Misperceptions About TV as an Ad Vehicle Leads to Undervaluing of Medium, Says Auerbach

“The Value of Video: Using Today’s Media Supply Chain to Optimize Ad Delivery” webinar will take place on May 16 at 2 p.m. ET. Registerhere.

NEW YORK—While TV upfronts dominate much of the inside baseball media news this week, there is an ongoing, underlying truth television networks, station groups and local broadcasters must acknowledge and deal with when it comes to TV as an advertising medium, says TVB EVP and Chief Communications Officer Abby Auerbach.

Abby Auerbach

Abby Auerbach

“TV is undervalued because of misperceptions out there,” says Auerbach. In many cases, those misperceptions stem from competitors eager to claim a bigger slice of the advertising pie. In other instances, the quest for the next shiny new thing on the part of marketers and advertisers may contribute to the misperceptions.

However, whether it is total time spent watching or the number of people reached, TV still dominates the media landscape, offering ad agencies and their clients the powerful medium they desire to reach and impact consumers as they decide what goods and services to buy, she says.

Auerbach, who will present “Valuing TV in a Multiplatform World,” Thursday, May 16, at 2 p.m. EDT during a live TV Technology webinar sponsored by Imagine Communications, says that while many people perceive that the public spends more time on digital platforms and with social media than watching TV, the reality is far different.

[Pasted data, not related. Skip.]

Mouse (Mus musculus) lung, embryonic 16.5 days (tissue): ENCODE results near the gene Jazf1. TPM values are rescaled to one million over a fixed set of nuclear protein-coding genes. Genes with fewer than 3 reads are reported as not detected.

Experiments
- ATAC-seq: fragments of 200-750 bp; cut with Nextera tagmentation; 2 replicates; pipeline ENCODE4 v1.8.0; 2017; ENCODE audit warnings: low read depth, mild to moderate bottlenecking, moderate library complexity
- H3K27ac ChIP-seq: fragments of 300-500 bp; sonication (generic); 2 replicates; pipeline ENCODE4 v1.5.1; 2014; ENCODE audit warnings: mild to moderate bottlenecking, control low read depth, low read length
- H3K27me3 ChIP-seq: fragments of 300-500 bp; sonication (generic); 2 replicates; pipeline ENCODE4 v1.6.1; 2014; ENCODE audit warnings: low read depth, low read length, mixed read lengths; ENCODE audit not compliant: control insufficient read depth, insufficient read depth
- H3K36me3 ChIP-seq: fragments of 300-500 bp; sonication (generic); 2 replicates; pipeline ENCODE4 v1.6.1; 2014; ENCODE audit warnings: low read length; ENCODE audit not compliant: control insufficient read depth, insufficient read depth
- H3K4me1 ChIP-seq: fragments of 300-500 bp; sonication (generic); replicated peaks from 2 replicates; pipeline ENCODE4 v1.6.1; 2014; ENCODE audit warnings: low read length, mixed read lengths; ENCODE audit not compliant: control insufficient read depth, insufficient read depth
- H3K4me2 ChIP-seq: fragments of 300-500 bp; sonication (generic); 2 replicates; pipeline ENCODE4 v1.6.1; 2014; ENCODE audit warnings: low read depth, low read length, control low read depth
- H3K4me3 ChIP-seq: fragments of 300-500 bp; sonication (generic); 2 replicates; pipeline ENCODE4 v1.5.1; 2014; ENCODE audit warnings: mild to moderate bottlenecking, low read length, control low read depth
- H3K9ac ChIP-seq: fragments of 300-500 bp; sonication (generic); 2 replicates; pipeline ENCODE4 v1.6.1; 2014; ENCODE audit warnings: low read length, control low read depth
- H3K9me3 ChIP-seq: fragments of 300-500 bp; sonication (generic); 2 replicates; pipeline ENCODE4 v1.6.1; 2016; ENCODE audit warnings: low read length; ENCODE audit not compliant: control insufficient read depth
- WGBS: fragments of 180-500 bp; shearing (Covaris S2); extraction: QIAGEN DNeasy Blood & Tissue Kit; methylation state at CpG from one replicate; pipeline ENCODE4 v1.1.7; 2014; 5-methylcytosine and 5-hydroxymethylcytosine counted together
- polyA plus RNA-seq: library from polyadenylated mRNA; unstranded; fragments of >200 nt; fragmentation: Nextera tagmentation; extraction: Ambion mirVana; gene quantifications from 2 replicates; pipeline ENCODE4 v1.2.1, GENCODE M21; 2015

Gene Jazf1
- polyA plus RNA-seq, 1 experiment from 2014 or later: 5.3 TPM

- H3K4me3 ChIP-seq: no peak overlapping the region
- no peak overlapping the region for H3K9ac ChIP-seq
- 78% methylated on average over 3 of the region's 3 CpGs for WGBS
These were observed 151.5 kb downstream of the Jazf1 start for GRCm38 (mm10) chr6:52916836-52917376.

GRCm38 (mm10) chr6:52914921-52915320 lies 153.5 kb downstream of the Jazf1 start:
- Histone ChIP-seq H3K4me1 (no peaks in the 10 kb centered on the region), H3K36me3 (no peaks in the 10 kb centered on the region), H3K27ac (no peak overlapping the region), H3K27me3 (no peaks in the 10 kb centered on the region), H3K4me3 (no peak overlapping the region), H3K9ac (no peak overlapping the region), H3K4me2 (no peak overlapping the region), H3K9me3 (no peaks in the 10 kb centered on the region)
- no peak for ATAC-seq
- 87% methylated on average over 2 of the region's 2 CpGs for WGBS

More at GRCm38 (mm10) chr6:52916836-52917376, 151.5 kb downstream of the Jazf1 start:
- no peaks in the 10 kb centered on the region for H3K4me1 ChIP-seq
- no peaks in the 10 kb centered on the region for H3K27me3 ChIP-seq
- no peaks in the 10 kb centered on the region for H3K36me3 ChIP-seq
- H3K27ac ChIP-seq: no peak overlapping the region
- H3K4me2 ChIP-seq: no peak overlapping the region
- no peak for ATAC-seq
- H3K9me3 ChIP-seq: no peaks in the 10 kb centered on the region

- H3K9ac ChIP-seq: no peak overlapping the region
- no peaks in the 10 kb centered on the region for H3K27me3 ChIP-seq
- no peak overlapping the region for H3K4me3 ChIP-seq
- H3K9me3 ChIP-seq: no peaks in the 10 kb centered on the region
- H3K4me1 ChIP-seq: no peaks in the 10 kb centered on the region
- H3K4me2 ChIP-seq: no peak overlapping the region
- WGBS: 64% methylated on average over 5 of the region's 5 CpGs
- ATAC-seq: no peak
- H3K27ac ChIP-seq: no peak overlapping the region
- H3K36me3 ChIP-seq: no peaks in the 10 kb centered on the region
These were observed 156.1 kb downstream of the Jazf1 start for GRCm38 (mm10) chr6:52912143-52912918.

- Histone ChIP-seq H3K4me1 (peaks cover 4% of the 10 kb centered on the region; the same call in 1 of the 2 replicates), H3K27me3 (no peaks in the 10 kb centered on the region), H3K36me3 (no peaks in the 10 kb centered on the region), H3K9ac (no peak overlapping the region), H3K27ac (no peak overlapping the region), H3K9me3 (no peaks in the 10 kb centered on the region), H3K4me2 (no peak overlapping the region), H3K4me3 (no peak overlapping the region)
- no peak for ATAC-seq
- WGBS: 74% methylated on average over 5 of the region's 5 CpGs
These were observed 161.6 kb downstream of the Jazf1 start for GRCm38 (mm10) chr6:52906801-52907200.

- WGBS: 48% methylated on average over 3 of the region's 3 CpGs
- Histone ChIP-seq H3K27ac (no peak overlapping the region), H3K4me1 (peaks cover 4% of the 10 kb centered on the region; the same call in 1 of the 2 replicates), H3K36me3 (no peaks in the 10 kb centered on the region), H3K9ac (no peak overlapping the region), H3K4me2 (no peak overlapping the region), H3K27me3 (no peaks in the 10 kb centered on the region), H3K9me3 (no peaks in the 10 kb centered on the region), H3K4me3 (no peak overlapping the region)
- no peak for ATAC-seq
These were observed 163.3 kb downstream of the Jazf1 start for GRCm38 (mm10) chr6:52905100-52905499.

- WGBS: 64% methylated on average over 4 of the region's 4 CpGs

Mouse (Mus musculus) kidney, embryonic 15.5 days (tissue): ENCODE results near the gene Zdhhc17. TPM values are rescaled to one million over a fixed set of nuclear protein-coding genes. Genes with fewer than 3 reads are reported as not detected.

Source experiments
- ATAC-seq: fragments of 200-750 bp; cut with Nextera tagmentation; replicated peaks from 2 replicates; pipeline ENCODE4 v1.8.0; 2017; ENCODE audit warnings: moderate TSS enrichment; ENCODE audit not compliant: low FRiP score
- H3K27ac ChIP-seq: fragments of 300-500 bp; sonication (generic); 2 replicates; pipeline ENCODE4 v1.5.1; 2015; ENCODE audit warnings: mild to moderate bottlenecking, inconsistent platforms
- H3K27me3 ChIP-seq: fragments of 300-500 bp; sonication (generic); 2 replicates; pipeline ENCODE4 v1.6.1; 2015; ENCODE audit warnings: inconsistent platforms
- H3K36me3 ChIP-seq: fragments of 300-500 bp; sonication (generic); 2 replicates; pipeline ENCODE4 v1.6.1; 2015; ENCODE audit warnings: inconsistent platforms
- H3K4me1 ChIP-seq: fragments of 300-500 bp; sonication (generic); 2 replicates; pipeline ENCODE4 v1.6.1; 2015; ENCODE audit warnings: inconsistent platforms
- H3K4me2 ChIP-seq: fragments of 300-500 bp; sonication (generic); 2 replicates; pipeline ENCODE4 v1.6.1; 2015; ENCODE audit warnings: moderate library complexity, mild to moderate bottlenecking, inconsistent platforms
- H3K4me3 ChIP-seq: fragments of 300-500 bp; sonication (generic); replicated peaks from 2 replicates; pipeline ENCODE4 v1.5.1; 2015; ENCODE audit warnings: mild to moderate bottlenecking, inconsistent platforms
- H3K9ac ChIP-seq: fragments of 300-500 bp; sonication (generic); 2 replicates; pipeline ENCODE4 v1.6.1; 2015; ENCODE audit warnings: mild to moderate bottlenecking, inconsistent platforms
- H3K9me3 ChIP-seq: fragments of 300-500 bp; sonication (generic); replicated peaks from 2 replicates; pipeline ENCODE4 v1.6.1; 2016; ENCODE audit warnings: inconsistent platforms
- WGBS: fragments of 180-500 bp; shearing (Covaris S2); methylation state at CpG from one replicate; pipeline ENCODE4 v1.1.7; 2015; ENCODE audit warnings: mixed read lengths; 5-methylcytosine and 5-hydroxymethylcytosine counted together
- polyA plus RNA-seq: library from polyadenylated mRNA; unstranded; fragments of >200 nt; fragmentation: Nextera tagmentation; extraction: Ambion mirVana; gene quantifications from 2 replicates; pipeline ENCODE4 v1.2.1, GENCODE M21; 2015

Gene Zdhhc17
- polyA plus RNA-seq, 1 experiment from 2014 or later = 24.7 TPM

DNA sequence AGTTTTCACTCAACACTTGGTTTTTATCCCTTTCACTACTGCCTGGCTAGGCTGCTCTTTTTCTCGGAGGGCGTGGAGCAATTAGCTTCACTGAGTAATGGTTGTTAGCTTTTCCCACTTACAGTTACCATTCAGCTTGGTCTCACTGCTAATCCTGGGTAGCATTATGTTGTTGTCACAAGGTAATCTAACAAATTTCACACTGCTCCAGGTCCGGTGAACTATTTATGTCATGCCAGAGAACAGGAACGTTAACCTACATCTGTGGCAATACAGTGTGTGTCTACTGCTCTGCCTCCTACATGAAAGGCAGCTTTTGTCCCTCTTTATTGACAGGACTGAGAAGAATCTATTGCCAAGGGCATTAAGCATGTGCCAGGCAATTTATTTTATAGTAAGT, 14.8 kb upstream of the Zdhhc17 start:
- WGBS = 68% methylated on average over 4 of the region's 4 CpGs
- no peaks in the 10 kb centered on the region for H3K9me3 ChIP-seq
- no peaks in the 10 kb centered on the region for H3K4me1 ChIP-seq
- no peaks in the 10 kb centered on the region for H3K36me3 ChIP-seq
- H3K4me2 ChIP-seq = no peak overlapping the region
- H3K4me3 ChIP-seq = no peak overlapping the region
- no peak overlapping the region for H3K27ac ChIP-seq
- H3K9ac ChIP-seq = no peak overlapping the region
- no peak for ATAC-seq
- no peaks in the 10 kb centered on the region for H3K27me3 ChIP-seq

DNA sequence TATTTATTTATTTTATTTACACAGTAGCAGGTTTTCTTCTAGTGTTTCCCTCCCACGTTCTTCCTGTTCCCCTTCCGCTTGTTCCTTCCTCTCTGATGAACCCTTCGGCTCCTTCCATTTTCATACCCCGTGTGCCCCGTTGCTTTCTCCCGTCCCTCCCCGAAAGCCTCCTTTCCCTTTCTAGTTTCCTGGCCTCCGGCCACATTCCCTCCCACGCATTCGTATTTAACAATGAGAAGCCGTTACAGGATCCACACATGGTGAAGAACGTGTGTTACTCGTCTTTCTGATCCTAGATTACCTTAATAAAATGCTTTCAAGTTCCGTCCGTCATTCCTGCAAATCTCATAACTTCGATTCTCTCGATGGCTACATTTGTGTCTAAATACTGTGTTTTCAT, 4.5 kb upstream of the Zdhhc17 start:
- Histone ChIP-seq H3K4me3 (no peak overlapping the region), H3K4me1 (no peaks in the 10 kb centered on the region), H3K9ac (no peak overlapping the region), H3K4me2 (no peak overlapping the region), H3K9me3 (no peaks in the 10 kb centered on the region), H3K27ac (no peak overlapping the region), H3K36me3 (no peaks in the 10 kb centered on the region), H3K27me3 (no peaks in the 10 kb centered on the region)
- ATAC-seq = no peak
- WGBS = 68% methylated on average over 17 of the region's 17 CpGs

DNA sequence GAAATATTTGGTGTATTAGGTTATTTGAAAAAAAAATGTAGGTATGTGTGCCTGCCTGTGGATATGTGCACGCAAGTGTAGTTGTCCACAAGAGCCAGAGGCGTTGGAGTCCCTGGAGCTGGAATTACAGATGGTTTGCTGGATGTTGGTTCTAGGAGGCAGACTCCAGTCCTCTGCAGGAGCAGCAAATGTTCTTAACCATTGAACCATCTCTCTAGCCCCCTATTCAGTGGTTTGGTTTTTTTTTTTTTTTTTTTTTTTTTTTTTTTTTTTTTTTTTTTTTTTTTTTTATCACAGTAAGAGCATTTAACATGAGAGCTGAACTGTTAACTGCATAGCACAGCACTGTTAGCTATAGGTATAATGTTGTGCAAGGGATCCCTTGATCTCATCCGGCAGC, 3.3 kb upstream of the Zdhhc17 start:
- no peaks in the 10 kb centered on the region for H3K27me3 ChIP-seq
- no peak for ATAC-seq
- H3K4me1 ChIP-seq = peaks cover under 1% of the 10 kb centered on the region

“People spend more time with TV than their computers, smartphones and tablets combined,” she says, pointing to a 2019 comparison study that found people spend five hours and 24 minutes a day with broadcast and cable TV (of which just over three and a half hours is with broadcast television) versus 1:02 with social media and 51 minutes streaming TV.

Similarly, when it comes to the sheer number of viewers, TV crushes the competition despite the common perception that digital has surpassed television, she says.

Quoting Dave Morgan, founder and CEO of Simulmedia, Auerbach points out that “Judge Judy” has more audience ad minutes—in other words, more people watching ads—in 30 minutes than all of the people watching all of the videos on YouTube all day.

“TV reaches more adults in a day than YouTube and Netflix reach in a month,” she says. Auerbach points to research showing more than 180 million adults 18 years of age and older watch television daily while 114.5 million and 85 million adults watch YouTube and Netflix, respectively, in a month.

Part of the reason for misperceptions that result in undervaluing TV are differences in how TV is measured versus other media. For example, for TV to be regarded as viewable, 100% of the picture needs to be visible. For digital, it’s 50%.

“In other words, all video impressions are not the same,” she says. Another example is the duration a video must be watched to be regarded as an impression. With digital, the duration is two seconds, while for network TV the duration must be 30 seconds—and for spot TV it has to be five minutes.

Trust also plays an important role, and here again, television outshines digital and social media, she says. Eighty-three percent of people polled this year agree with the statement “I trust the news I see/hear on this media source” when it comes to local broadcast news versus social media at 45%.

During the May 16 webinar in which Auerbach is presenting, Imagine Communications VP Ronnie Bell, will make a separate presentation examining the role of automation technology, ad optimization, systems integration and standardization.

The free webinar will give attendees the opportunity to direct questions to both presenters. Full disclosure, I will be moderating the webinar.

Register online now by visiting the online registration landing page.

Phil Kurz is a contributing editor to TV Tech. He has written about TV and video technology for more than 30 years and served as editor of three leading industry magazines. He earned a Bachelor of Journalism and a Master’s Degree in Journalism from the University of Missouri-Columbia School of Journalism.